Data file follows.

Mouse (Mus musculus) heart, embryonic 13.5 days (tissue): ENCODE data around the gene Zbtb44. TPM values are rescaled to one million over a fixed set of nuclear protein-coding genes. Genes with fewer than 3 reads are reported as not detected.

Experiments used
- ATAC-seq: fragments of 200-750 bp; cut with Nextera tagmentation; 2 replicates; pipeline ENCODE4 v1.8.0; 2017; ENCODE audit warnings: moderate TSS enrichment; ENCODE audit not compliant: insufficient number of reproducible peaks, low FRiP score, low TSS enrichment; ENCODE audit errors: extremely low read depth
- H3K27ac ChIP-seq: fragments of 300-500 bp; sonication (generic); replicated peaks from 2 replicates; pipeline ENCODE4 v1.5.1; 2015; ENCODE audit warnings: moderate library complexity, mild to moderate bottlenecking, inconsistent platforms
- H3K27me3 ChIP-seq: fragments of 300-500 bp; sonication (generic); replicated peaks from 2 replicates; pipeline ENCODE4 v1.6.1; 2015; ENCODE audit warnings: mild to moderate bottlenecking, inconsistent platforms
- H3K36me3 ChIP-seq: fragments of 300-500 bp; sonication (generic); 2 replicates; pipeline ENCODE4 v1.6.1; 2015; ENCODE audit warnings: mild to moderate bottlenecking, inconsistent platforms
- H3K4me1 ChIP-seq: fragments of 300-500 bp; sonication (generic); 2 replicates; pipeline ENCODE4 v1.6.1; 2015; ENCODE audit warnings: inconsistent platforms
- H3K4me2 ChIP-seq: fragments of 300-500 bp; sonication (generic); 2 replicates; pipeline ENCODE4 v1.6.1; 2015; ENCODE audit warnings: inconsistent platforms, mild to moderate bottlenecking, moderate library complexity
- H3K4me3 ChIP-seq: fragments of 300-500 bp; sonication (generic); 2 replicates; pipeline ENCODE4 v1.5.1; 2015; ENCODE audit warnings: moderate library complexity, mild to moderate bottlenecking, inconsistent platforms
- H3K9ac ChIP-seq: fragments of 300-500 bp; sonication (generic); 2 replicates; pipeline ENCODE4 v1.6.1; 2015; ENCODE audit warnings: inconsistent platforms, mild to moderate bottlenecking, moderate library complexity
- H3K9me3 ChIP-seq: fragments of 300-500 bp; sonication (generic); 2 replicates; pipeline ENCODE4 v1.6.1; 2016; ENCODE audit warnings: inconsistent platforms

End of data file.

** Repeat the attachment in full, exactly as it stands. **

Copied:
Mouse (Mus musculus) heart, embryonic 13.5 days (tissue): ENCODE data around the gene Zbtb44. TPM values are rescaled to one million over a fixed set of nuclear protein-coding genes. Genes with fewer than 3 reads are reported as not detected.

Experiments used
- ATAC-seq: fragments of 200-750 bp; cut with Nextera tagmentation; 2 replicates; pipeline ENCODE4 v1.8.0; 2017; ENCODE audit warnings: moderate TSS enrichment; ENCODE audit not compliant: insufficient number of reproducible peaks, low FRiP score, low TSS enrichment; ENCODE audit errors: extremely low read depth
- H3K27ac ChIP-seq: fragments of 300-500 bp; sonication (generic); replicated peaks from 2 replicates; pipeline ENCODE4 v1.5.1; 2015; ENCODE audit warnings: moderate library complexity, mild to moderate bottlenecking, inconsistent platforms
- H3K27me3 ChIP-seq: fragments of 300-500 bp; sonication (generic); replicated peaks from 2 replicates; pipeline ENCODE4 v1.6.1; 2015; ENCODE audit warnings: mild to moderate bottlenecking, inconsistent platforms
- H3K36me3 ChIP-seq: fragments of 300-500 bp; sonication (generic); 2 replicates; pipeline ENCODE4 v1.6.1; 2015; ENCODE audit warnings: mild to moderate bottlenecking, inconsistent platforms
- H3K4me1 ChIP-seq: fragments of 300-500 bp; sonication (generic); 2 replicates; pipeline ENCODE4 v1.6.1; 2015; ENCODE audit warnings: inconsistent platforms
- H3K4me2 ChIP-seq: fragments of 300-500 bp; sonication (generic); 2 replicates; pipeline ENCODE4 v1.6.1; 2015; ENCODE audit warnings: inconsistent platforms, mild to moderate bottlenecking, moderate library complexity
- H3K4me3 ChIP-seq: fragments of 300-500 bp; sonication (generic); 2 replicates; pipeline ENCODE4 v1.5.1; 2015; ENCODE audit warnings: moderate library complexity, mild to moderate bottlenecking, inconsistent platforms
- H3K9ac ChIP-seq: fragments of 300-500 bp; sonication (generic); 2 replicates; pipeline ENCODE4 v1.6.1; 2015; ENCODE audit warnings: inconsistent platforms, mild to moderate bottlenecking, moderate library complexity
- H3K9me3 ChIP-seq: fragments of 300-500 bp; sonication (generic); 2 replicates; pipeline ENCODE4 v1.6.1; 2016; ENCODE audit warnings: inconsistent platforms